Visually the new F800 is pure GS, with the same high-tech industrial styling of the R 1200 GS and Adventure. The parallel-twin’s upright architecture lends itself to the usual F Series under-seat fuel tank, which centralizes the bike’s mass and allows quick refueling of the 4.2-gallon tank, even with a tankbag in place. The black-on-black engine and frame, accents and rims give the F 800 GS a business-like appearance, as long as that business is covering long distances with the occasional rooster-tail marking the way. Accessories to make that trip even more pleasant include alternative windshields, Vario saddlebags and topcase, tankbag or rucksack and BMW Navigator III GPS.

Moving up to BMW’s more traditional Boxer twins, the R 1200 GS and Adventure boast a thorough revision this year, beginning with the ever popular choice: a fresh injection of horsepower. Both of the heavyweight Adventure-Tourers now boast a 5 percent increase in power, with a specific emphasis on the upper rev range-which now extends to 8000 rpm. The additional horses find their way to the rear wheel via lowered secondary gearing and an all-new gearbox with improved shifting. The 6-speed provides a broader overall ratio for the wide range of terrain these bikes can cover. The first three gears use lower ratios for low-speed crawling, while the upper three gears give a wider spread for high-speed or on-road riding.

Chassis changes on the large-bore GS models include the optional Enduro ESA, specifically adapted for on/off-road use. The Enduro ESA distinguishes between on- and off-road use, and allows further adjustments by selecting particular modes for spring preload and damping. Riders can specify not only on- or off-road settings, but within each they can also fine-tune the suspension to accommodate road conditions or motorcycle load. For on-road use, the system provides three spring modes for weight of rider only, or with luggage or a passenger, along with settings for Sport, Normal or Comfort. Off-road use provides Soft, Normal or Hard damping; two off-road preload settings also add another 20mm of ground clearance in the maximum setting. The R 1200 GS and Adventure sport revised styling for 2008, with a new front fender, stainless deflectors at the front of the tank and new tail- and LED brake lights.

The riding position might be similar, but the on-road performance of BMW’s new HP2 Megamoto is considerably higher than that of the GS models. Actually based on the previous HP2 Enduro, the Megamoto features a lowered suspension and seat, narrower handlebar, 17-inch wheels and a 113 horsepower Boxer-twin engine. The Megamoto does offer the same quality suspension components, however, with a fully adjustable Marzocchi upside-down fork paired with a likewise fully adjustable Ohlins rear shock. The rims and tires are also tailored to on-road performance, with a 120/70-ZR 17 at the front mated to a 3.5-inch rim, while a 180/55 ZR 17 tire and 5.5-inch rim bring up the rear. A dual-chambered Akrapovic muffler backs up the bike’s broad-shouldered look with a deep, resonant exhaust note but still maintains the HP2’s catalytic converter and full emissions certification.

The fourth new Boxer-twin brings the HP2 designation to a fully street oriented package with the HP2 Sport. Loosely based on the R 1200 S, the new Sport draws its powerplant from BMW’s highly successful endurance racing effort, bringing BMW’s first modern DOHC Boxer-twin to the street. With 130 horsepower, the Sport provides an exhilarating testimony to the company’s dedication to endurance racing, wrapped in street livery. The DOHC heads were developed specifically for the race bike, and utilize finger followers to actuate four valves per cylinder. The exhaust sweeps directly under the bike, tucking into the aerodynamic chin fairing below the engine. An additional component borrowed from long-distance racing is the HP2’s gear shift assistant, which allows full use of the close-ratio 6-speed without using the clutch lever, even during full-power shifts.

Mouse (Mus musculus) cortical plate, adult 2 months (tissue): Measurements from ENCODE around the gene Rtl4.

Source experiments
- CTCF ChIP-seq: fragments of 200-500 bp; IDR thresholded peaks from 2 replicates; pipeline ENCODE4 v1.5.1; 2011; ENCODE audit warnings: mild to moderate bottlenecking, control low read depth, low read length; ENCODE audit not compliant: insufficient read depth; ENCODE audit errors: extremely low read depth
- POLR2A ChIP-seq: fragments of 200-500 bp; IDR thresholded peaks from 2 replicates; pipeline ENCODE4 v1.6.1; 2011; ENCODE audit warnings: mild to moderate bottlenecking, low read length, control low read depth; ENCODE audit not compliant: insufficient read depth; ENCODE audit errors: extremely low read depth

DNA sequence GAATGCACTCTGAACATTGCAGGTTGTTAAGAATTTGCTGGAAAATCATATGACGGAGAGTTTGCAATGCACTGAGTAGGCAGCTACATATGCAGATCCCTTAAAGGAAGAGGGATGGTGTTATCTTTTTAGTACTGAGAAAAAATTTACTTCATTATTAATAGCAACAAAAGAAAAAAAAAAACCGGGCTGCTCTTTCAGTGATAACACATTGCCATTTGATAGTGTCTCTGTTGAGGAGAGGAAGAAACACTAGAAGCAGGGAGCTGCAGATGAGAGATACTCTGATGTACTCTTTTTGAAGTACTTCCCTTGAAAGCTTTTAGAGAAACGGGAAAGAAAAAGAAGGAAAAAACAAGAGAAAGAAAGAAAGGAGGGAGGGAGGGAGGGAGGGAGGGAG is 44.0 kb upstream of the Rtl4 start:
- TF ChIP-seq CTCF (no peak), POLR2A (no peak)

Carbon fiber bodywork abounds on the HP Sport, not as trendy accents but as structural components, such as the self-supporting seat frame and aerodynamically optimised fairing. Both of these bolt to a compact, tubular steel frame. The fully adjustable chassis sports Ohlins shocks front and rear, forged aluminium wheels, and radially mounted Brembo four-piston calipers at the front. Adjustable forged aluminum footrests, handlebars and Magura brake levers with radial-mount brake actuators give the rider optimal control. Instruments came directly from MotoGP racing, with digital readouts, lap timer and a tachometer with graphic rpm display. With a dry weight under 400 pounds, the HP Sport is the most track-oriented production Boxer-twin yet.

The remainder of the 2008 lineup brings a cadre of highly acclaimed but familiar faces. The G 650 X series is available in all three guises-Xcountry (2008 model), Xchallenge (2007 model) and Xmoto (2007 model)-offering a lightweight single-cylinder adapted to varying degrees of terrain, from lumpy to smooth. Those with mud in their eyes will appreciate the off-road capabilities of the Xchallenge, while those who want their dirt mixed with a higher percentage of asphalt will prefer the Xcountry’s true dual-purpose orientation. Finally, the Xmoto offers the flickable character of an enduro with the pure street orientation of a sportbike. In any case, all three offer the same, 53-horsepower, fuel-injected powerplant in a package that weighs in under 330 pounds dry.